What happens when coronavirus and Lyme disease intersect? It's a scary time for patients
With overlapping symptoms and a ferocious tick season already upon us, we’re in for a confusing — and dangerous — summer.
In mid-March, shortly after coronavirus quarantine rules went into effect in New York, sportscaster and former professional tennis player Patrick McEnroe went out for a run in a local park. An itch on his upper-arm a day later revealed an embedded tick, which he promptly removed. After urging from his wife, he sent the tick to a lab to test if it was infected with Lyme.
Normally energetic, McEnroe soon became lethargic and short of breath; he had trouble sleeping and, in the hours he did, his dreams were uncharacteristically bizarre. When his fever hit 100 degrees for two consecutive days, he was tested for COVID-19. His tick test returned positive for Lyme. The next day, his COVID-19 test came back positive, too.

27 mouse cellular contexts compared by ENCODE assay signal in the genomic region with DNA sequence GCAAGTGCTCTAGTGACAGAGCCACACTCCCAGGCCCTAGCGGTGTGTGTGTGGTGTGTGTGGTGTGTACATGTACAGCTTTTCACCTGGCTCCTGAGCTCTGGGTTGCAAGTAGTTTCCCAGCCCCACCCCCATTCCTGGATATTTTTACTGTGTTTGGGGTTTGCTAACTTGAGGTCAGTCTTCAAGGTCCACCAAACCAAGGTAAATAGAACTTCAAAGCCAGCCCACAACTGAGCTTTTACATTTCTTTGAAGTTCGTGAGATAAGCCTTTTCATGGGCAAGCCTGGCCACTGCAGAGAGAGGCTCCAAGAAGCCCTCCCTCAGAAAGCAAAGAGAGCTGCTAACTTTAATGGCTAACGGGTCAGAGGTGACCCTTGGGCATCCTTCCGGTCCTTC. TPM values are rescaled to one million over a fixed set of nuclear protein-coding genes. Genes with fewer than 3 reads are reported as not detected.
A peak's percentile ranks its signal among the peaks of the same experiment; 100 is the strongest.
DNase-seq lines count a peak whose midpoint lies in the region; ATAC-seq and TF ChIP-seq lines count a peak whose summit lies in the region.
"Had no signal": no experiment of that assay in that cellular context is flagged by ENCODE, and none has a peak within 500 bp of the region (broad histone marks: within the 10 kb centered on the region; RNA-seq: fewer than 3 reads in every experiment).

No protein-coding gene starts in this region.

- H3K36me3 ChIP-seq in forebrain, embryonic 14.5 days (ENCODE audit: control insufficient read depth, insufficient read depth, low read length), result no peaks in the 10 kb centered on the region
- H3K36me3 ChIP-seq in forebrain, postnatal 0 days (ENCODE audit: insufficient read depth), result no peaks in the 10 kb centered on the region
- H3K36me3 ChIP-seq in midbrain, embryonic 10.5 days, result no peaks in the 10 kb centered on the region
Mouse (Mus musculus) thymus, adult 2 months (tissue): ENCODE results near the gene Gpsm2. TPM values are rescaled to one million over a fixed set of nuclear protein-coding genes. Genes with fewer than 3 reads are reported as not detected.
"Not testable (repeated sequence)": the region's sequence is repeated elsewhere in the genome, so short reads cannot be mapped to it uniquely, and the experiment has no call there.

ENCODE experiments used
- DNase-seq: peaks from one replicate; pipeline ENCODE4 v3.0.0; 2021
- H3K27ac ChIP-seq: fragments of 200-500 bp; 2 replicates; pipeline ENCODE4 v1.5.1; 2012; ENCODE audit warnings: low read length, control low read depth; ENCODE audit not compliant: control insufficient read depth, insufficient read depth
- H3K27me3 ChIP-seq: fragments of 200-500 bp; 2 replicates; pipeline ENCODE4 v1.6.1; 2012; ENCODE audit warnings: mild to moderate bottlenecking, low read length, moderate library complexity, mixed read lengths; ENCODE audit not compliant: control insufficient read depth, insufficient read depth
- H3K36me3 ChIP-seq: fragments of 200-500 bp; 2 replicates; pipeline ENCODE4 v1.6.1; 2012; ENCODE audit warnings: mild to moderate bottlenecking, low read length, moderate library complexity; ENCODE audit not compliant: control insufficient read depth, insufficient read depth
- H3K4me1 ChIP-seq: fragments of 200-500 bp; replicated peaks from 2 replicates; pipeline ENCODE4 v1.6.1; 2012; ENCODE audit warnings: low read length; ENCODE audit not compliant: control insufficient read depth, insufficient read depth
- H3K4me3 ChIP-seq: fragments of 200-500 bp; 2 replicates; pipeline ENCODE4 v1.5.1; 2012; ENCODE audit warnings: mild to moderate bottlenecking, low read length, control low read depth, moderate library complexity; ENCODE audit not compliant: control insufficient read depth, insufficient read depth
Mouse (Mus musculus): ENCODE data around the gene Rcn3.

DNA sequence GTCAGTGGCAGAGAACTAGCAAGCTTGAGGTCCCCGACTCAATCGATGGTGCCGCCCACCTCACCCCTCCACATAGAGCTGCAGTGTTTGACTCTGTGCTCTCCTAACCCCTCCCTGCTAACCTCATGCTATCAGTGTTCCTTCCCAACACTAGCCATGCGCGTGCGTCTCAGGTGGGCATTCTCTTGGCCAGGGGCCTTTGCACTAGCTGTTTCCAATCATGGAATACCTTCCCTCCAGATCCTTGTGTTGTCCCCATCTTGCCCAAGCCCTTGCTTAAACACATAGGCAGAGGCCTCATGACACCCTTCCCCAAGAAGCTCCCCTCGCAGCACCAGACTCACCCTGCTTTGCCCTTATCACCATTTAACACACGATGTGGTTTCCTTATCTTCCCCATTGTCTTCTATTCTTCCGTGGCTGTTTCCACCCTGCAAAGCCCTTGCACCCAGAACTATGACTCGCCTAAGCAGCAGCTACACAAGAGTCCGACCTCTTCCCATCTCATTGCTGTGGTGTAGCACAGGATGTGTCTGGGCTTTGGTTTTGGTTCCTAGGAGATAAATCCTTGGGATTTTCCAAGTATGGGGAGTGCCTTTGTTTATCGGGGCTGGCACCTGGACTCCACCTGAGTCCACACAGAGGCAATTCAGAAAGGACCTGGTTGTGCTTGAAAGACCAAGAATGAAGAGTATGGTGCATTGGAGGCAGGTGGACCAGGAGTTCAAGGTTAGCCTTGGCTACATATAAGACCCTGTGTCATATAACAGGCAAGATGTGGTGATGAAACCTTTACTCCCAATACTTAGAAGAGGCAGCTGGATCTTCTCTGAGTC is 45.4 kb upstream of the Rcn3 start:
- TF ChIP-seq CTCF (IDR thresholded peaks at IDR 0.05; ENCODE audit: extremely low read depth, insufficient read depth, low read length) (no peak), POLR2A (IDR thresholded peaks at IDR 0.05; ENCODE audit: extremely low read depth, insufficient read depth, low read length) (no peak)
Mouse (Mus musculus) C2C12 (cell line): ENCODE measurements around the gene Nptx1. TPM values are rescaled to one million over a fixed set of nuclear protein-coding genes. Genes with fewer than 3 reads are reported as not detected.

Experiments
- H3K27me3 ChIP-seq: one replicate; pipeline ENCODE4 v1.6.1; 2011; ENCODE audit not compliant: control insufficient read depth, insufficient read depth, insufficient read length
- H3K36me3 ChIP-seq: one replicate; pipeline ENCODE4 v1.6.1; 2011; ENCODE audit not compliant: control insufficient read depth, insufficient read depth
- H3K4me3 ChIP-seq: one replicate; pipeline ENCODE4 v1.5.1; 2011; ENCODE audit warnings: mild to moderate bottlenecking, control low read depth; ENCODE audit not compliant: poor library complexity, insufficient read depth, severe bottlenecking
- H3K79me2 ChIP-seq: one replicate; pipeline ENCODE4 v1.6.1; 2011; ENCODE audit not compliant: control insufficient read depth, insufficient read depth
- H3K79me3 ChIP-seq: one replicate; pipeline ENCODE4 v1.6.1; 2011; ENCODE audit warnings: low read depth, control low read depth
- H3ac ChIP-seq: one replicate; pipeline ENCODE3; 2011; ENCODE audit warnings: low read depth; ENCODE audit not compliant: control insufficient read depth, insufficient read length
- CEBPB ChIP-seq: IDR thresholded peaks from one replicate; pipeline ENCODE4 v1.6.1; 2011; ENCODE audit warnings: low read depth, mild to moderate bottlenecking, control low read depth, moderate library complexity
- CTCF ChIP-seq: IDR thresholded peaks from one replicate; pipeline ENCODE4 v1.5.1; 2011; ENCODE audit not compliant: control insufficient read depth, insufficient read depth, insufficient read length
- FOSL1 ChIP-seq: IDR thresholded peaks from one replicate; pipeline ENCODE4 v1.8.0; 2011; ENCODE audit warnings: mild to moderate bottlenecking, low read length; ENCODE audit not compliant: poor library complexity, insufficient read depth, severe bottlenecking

This scenario points to a looming crisis. What happens when a pandemic meets another health crisis? With overlapping symptoms and a ferocious tick season already upon us, we’re in for a confusing — and dangerous — summer.
May 6, 2022
Outdoor Life: Do You Really Need a Water Filter for Backpacking and Mountain Hunting?
Of all the creepy crawlers, ticks keep me on high alert. They can be very tiny in the nymph stage and difficult to see. They love to hang out in tall grasses along the trail and hitch a ride on hikers passing by. I plan on treating most of my clothes and gear with Sawyer Permethrin.
Ultra-compact and lightweight
I would often just drink directly from the sawyer squeeze if I was feeling lazy- which by the way works wonderfully.